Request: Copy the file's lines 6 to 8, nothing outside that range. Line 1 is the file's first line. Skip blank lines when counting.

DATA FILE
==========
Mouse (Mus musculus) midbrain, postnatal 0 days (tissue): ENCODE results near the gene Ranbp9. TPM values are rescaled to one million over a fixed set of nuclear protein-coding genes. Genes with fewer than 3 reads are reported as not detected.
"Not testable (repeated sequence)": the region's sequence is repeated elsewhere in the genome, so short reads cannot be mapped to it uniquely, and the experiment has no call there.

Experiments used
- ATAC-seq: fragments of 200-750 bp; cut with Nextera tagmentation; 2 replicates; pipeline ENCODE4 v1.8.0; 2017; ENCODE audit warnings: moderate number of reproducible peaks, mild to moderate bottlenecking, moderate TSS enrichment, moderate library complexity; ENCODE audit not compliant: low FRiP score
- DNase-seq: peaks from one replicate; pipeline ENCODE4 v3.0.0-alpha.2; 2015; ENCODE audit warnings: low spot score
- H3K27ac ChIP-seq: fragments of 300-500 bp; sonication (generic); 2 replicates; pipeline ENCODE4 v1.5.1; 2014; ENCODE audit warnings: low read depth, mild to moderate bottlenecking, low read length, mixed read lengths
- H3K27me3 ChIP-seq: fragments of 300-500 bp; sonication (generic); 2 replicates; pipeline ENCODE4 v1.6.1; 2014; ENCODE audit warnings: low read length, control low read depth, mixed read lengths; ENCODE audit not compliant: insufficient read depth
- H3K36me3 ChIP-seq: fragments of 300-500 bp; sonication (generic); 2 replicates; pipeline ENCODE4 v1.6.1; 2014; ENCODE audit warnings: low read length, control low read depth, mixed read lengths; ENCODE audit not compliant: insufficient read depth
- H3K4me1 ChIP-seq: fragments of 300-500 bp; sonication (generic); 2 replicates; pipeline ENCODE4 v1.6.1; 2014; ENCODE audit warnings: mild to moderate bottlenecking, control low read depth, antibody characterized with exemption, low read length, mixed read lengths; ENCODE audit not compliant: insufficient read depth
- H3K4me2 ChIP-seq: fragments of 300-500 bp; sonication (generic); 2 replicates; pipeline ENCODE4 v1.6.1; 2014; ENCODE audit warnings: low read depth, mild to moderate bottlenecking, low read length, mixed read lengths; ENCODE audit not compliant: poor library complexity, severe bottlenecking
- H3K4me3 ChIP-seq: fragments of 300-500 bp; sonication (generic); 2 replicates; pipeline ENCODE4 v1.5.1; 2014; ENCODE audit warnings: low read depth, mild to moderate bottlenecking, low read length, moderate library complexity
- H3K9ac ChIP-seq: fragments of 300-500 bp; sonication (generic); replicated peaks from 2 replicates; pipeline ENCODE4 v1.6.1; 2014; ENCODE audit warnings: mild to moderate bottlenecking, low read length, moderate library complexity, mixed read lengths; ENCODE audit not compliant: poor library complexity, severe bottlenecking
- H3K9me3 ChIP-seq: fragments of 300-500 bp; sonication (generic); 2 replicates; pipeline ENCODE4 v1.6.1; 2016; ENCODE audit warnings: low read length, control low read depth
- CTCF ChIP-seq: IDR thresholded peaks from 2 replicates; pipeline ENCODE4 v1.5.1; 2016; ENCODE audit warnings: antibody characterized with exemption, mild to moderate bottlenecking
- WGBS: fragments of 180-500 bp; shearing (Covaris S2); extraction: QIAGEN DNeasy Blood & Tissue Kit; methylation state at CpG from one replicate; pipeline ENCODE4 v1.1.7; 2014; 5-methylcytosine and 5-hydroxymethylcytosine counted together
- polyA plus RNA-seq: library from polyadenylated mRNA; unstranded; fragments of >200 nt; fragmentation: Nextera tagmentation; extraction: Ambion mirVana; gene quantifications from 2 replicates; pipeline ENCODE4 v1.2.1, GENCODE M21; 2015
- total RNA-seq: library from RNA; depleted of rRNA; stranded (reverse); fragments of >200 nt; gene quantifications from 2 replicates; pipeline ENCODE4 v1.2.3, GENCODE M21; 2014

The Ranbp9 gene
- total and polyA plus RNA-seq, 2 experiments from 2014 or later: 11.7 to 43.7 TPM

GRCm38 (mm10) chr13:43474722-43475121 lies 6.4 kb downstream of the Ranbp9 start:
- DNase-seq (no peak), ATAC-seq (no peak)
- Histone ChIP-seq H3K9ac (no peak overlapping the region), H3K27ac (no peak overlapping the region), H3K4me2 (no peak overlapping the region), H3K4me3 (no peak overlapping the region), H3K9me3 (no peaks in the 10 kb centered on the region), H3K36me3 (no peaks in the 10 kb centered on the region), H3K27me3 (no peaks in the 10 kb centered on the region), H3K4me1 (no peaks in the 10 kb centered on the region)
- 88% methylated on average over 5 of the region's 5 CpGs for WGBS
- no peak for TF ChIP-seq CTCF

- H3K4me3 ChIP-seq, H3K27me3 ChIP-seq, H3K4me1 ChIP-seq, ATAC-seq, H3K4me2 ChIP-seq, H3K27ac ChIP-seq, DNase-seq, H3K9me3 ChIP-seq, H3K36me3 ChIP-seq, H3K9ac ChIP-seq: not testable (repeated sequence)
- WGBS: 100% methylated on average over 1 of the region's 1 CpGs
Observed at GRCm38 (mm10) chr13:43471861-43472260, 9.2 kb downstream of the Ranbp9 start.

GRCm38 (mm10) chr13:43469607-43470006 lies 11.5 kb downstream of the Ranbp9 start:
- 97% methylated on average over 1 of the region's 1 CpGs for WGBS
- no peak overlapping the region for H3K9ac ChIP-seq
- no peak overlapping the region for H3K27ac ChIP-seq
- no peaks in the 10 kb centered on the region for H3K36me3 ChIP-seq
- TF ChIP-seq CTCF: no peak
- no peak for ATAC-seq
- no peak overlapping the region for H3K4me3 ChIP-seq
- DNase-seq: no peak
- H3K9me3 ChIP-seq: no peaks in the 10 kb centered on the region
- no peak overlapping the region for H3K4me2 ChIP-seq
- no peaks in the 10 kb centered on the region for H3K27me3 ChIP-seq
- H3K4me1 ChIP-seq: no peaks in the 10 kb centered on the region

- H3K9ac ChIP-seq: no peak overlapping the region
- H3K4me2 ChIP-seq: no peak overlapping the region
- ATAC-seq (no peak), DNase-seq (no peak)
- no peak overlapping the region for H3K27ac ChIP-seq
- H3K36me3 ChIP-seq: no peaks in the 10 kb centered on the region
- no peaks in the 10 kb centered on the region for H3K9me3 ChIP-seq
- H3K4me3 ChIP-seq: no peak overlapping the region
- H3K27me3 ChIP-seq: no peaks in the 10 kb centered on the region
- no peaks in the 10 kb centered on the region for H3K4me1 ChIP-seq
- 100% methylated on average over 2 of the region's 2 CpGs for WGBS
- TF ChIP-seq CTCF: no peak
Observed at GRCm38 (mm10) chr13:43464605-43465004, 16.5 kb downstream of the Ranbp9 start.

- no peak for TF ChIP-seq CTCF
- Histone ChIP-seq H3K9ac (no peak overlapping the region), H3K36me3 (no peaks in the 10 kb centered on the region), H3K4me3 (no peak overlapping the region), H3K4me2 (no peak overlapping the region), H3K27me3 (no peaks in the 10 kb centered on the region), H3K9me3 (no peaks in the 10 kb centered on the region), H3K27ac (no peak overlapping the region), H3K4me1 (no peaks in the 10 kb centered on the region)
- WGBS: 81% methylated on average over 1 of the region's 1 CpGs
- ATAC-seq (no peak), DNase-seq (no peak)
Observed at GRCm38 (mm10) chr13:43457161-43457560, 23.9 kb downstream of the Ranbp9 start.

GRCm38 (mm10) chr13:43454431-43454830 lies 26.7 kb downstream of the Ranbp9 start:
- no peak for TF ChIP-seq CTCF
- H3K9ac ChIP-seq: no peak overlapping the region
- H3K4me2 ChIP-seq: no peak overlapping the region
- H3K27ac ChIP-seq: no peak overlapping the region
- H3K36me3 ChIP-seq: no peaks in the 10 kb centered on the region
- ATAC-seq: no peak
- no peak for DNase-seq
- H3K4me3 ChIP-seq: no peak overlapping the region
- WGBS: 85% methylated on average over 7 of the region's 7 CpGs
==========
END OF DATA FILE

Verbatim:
- H3K27ac ChIP-seq: fragments of 300-500 bp; sonication (generic); 2 replicates; pipeline ENCODE4 v1.5.1; 2014; ENCODE audit warnings: low read depth, mild to moderate bottlenecking, low read length, mixed read lengths
- H3K27me3 ChIP-seq: fragments of 300-500 bp; sonication (generic); 2 replicates; pipeline ENCODE4 v1.6.1; 2014; ENCODE audit warnings: low read length, control low read depth, mixed read lengths; ENCODE audit not compliant: insufficient read depth
- H3K36me3 ChIP-seq: fragments of 300-500 bp; sonication (generic); 2 replicates; pipeline ENCODE4 v1.6.1; 2014; ENCODE audit warnings: low read length, control low read depth, mixed read lengths; ENCODE audit not compliant: insufficient read depth